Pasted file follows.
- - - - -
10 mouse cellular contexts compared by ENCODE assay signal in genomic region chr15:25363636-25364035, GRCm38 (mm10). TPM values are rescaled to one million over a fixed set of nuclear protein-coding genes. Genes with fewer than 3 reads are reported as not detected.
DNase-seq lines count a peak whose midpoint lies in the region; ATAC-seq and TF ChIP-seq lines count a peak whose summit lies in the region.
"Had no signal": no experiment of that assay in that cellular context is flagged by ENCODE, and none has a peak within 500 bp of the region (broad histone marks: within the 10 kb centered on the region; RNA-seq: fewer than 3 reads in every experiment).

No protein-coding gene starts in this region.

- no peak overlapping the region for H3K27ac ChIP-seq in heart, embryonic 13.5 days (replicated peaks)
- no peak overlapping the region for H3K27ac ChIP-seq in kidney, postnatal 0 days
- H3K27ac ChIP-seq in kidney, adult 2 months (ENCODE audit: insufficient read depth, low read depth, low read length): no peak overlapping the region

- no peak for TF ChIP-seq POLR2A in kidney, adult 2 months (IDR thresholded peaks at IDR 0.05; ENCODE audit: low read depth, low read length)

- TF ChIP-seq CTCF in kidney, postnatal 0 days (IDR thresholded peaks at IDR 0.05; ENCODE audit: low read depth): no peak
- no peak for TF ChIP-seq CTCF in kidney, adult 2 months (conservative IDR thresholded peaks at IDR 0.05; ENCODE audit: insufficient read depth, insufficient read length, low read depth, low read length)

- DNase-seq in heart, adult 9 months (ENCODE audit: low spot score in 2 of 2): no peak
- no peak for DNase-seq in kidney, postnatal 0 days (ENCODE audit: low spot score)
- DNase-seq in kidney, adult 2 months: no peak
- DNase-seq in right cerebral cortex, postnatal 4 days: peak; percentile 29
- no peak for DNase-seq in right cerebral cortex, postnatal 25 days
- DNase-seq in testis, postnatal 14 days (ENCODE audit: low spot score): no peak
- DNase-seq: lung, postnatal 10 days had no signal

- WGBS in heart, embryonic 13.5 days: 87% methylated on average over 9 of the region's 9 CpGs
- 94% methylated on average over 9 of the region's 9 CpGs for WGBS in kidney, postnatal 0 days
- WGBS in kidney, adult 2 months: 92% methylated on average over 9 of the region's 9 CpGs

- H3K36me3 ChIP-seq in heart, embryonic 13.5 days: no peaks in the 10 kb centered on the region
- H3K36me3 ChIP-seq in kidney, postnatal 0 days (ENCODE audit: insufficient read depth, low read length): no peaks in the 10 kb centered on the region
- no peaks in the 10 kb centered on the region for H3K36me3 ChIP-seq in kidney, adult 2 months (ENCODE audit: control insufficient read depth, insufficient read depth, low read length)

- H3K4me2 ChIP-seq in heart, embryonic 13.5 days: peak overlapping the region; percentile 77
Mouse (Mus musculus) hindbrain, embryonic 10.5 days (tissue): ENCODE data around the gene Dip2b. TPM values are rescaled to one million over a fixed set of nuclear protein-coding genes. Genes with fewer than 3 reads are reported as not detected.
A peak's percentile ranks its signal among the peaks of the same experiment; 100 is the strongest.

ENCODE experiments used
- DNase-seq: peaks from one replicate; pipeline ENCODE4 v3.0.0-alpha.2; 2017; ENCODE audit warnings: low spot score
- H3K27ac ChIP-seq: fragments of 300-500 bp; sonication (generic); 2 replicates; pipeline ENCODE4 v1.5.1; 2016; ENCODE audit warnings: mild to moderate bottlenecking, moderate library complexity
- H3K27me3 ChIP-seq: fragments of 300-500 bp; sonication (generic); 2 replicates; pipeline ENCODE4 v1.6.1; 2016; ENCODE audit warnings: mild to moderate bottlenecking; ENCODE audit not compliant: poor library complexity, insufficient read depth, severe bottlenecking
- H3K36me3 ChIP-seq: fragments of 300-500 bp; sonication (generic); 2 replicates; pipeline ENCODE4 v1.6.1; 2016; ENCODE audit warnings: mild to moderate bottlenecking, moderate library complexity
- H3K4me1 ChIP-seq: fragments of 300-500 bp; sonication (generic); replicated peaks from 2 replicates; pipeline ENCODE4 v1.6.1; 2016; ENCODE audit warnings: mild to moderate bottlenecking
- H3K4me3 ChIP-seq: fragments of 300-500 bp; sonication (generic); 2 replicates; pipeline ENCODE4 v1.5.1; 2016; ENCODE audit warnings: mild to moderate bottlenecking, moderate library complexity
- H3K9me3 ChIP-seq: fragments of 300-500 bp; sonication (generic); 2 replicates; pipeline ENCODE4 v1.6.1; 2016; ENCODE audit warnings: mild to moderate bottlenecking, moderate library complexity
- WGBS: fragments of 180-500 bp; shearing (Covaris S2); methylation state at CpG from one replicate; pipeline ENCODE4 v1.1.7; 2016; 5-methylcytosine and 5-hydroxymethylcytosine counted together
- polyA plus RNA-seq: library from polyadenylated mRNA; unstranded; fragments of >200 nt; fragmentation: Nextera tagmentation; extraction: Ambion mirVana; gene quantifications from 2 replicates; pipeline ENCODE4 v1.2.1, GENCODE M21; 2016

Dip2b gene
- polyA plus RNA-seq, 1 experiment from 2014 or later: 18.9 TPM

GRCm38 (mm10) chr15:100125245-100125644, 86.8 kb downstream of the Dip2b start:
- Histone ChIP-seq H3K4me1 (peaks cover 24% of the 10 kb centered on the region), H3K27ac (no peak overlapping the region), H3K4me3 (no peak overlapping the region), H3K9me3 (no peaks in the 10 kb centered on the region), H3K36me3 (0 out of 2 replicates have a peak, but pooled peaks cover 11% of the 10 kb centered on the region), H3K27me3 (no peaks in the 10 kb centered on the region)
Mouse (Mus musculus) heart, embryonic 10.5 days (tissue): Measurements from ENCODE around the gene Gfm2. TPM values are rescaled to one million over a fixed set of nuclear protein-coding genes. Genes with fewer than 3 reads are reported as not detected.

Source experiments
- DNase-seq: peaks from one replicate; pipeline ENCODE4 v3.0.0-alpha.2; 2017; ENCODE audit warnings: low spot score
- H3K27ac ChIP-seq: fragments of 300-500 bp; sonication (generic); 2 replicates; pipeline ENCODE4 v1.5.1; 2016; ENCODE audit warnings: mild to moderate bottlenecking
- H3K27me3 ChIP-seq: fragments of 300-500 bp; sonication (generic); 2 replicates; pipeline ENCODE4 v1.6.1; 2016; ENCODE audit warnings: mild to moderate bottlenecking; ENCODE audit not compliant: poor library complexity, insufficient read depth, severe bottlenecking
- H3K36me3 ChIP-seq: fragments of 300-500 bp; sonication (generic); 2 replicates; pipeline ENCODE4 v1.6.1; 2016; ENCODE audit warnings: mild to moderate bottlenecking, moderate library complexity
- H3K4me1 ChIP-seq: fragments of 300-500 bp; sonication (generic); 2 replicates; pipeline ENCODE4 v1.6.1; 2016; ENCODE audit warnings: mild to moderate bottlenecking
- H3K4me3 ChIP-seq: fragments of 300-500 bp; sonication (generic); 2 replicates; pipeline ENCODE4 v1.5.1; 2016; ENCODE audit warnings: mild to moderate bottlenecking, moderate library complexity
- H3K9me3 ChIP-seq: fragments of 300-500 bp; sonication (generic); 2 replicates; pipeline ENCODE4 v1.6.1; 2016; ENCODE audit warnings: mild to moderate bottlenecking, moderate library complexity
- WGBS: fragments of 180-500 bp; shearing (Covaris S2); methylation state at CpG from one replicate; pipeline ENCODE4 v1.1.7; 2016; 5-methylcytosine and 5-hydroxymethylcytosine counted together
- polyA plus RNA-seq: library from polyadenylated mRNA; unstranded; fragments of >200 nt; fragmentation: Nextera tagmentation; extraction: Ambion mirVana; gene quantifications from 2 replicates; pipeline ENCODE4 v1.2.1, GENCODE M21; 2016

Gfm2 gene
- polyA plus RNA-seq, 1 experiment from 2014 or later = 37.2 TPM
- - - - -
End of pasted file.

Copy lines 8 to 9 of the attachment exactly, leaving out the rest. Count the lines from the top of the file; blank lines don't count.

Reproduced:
- no peak for TF ChIP-seq POLR2A in kidney, adult 2 months (IDR thresholded peaks at IDR 0.05; ENCODE audit: low read depth, low read length)

- TF ChIP-seq CTCF in kidney, postnatal 0 days (IDR thresholded peaks at IDR 0.05; ENCODE audit: low read depth): no peak